198. In July 1975, the WRP called an emergency conference to adopt a Political Committee statement calling on the working class to bring down the Wilson government. As the International Committee later wrote, this policy was so far removed from the actual development of the working class that it could not be explained as simply a political error:
“The resolution signified a fundamental programmatic break with the proletarian orientation for which the British Trotskyists had fought for decades. To call for the bringing down of a Labour government, under conditions in which the revolutionary party had not yet won the allegiance of any significant section of the working class and in which the only alternative to Labour was a Tory government which the working class had brought down little more than a year before, was the height of adventurism. At the very point when the Labour Party was being compelled to turn openly against the working class, creating conditions for a powerful intervention within its mass organisations, the WRP presented an impossible ultimatum. At a very early stage of this confrontation, the WRP proposed to pre-empt the struggle within the working class organisations with a campaign that would place the fate of the Labour Party in the hands of the national electorate.”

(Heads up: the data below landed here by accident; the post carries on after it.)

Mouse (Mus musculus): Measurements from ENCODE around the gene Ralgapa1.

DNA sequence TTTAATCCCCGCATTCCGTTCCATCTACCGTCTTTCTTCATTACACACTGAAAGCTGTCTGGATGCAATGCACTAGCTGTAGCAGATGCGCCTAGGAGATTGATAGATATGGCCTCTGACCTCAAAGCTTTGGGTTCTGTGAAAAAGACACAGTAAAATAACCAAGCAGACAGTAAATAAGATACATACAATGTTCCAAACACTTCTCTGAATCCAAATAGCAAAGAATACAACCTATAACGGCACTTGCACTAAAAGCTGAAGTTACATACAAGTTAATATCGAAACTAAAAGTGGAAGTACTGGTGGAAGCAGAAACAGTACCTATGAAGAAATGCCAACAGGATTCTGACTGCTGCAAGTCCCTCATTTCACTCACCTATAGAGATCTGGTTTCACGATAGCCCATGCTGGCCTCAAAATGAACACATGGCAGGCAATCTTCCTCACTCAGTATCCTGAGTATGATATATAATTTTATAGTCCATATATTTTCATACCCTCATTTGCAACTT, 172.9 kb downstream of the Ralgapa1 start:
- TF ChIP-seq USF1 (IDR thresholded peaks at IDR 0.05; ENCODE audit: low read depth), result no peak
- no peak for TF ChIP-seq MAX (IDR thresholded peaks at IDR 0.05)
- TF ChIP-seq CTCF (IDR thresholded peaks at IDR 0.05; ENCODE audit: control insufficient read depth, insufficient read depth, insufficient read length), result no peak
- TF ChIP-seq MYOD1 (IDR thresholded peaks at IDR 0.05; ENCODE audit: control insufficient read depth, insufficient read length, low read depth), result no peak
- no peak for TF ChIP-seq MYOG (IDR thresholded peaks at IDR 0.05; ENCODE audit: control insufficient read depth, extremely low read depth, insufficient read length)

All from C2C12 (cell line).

199. While the WRP’s condemnation of Labour was able to find some support amongst politically untrained workers and youth hostile to reformism, it was a disturbing expression of the class shift that had taken place within the party leadership. With the party having lost an important section of its working class base, Healy had been forced to rely ever more on those artists he had recruited in the late 1960s, such as Vanessa and Corin Redgrave, along with a number of journalists, such as Alex Mitchell, to sustain his efforts to “build the party”. In place of systematic work to educate and train these forces through an apprenticeship in the class struggle, they were rapidly elevated into the central leadership of the WRP and thrust into practical activity associated with maintaining and funding a daily paper. This was to provide a contributory political impulse to the watering down of the Trotskyist identity of the party, which found expression in the transformation of the Workers Press into the more “popular” and politically centrist News Line in May 1976.
200. In the same year, the WRP began cultivating relations with national movements and bourgeois regimes in the Middle East. From the signing of a commercial agreement with the Libyan government, behind the backs of the International Committee, Healy sought access to the funds required to resolve the party’s financial problems and provide a short-cut to political influence. This orientation was to culminate in a wholesale repudiation of the Theory of Permanent Revolution.